Common adrenal fatigue symptoms include:
- Fertility problems
- Menstrual problems
- Pre or post menstrual syndrome (PMS)
- Weight problems
- Skin problems
In fact, the majority of the symptoms associated with adrenal fatigue closely correspond to that of an iodine deficiency.
The Connection Between Iodine and Adrenal Fatigue
During normal stressful situations, the hypothalamus stimulates the pituitary gland by means of hormone signals to send signals to the thyroid to release T3 and T4, and to the adrenal glands to release cortisol. In other words, any given stressful situation has both the adrenal glands and thyroid releasing hormones.
The purpose of the thyroid hormones is the regulation of your body’s metabolic functions, which is very necessary have to be increased during times of undue stress. In order to produce these hormones, iodine is essential. The thyroid gland is the only part of the body that can actually use iodine and provide this function.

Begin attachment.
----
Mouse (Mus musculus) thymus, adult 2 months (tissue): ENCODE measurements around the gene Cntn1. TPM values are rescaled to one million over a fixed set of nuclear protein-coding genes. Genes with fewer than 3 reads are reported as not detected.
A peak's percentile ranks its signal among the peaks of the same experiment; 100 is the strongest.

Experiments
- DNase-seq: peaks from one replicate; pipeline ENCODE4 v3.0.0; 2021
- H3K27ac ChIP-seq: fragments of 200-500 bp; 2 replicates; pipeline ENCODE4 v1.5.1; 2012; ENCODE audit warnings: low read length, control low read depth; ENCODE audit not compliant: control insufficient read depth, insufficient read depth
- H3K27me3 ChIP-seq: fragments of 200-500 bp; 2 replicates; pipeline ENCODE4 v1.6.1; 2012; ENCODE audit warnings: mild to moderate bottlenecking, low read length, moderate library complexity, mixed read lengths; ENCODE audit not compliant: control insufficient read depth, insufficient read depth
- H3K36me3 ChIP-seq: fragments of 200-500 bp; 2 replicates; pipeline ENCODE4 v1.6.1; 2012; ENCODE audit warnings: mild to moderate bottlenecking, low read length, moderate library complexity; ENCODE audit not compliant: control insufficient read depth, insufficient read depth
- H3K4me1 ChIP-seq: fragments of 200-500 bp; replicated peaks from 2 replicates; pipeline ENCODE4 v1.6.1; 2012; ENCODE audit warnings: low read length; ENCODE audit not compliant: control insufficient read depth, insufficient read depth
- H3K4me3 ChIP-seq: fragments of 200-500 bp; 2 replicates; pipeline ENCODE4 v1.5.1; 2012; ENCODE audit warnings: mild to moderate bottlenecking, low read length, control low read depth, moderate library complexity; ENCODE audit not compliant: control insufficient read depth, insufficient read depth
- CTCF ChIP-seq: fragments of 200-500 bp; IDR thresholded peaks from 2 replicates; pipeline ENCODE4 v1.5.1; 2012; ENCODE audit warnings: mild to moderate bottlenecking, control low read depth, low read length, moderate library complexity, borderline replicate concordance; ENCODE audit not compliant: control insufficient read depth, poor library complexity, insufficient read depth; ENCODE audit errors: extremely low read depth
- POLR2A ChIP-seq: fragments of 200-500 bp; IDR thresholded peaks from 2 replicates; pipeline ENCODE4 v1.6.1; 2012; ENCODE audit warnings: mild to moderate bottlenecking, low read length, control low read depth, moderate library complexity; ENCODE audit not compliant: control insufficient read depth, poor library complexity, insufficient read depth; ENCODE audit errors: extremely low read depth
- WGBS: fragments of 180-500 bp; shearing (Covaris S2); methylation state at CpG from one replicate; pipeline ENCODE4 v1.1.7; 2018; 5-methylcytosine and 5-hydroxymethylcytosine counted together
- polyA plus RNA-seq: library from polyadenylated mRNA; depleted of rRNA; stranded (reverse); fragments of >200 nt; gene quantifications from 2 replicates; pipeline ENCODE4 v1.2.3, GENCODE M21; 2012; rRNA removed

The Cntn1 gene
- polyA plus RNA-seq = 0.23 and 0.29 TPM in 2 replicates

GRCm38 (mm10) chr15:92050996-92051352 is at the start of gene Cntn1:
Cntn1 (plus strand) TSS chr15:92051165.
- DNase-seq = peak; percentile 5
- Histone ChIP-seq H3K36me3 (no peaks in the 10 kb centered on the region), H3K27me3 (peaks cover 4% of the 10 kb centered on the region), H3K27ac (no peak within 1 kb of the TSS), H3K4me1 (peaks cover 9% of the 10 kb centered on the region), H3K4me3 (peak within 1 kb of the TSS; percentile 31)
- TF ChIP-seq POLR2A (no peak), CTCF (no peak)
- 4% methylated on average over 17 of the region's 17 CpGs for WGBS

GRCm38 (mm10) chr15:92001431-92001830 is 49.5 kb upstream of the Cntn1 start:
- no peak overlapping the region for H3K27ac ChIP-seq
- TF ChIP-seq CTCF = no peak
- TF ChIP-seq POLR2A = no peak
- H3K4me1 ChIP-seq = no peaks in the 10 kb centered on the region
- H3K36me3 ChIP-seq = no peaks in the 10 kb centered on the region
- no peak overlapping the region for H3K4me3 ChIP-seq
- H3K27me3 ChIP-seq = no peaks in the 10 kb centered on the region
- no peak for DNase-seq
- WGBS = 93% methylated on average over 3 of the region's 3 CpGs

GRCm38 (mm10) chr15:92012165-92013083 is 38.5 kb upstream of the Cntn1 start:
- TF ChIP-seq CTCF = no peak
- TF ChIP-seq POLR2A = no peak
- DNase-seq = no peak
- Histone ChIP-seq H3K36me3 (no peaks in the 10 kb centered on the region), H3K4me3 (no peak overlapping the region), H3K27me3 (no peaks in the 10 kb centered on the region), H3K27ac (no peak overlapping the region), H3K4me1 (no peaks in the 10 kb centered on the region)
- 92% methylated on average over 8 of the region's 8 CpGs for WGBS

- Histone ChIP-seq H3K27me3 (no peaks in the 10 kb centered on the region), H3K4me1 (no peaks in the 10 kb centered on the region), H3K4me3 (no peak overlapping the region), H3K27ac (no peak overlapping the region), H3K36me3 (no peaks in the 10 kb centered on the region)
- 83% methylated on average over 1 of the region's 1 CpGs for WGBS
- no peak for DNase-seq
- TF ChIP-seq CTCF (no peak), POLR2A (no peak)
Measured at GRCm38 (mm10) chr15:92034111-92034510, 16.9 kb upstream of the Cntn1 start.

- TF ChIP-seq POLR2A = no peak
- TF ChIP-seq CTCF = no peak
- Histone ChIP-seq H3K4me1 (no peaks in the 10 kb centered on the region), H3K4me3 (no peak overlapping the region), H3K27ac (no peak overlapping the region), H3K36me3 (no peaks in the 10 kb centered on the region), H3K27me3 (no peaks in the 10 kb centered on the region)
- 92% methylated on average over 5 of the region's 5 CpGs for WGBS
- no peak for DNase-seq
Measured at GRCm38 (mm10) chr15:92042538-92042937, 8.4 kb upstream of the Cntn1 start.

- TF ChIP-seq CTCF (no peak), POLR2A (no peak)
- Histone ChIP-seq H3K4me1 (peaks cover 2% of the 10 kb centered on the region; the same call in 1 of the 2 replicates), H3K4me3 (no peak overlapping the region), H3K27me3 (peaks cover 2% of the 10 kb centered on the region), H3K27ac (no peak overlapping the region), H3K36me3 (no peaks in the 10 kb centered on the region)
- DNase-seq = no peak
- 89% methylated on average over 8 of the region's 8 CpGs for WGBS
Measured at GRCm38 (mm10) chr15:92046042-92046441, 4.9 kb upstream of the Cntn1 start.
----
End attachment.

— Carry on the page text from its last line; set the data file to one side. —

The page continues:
Cortisol has the ability to actually affect your cells response to thyroid hormone signals, which under normal circumstances pose no problem. The problem, however, arises during periods of prolonged stress. Elevated cortisol levels during early stages of AFS cause tissues in your body to be less receptive to thyroid hormone signals. Reduced cortisol levels during late stages of AFS cause your thyroid hormones to function inefficiently. Both cases can result in low thyroid function at the cellular level. Serum tests may not show abnormality.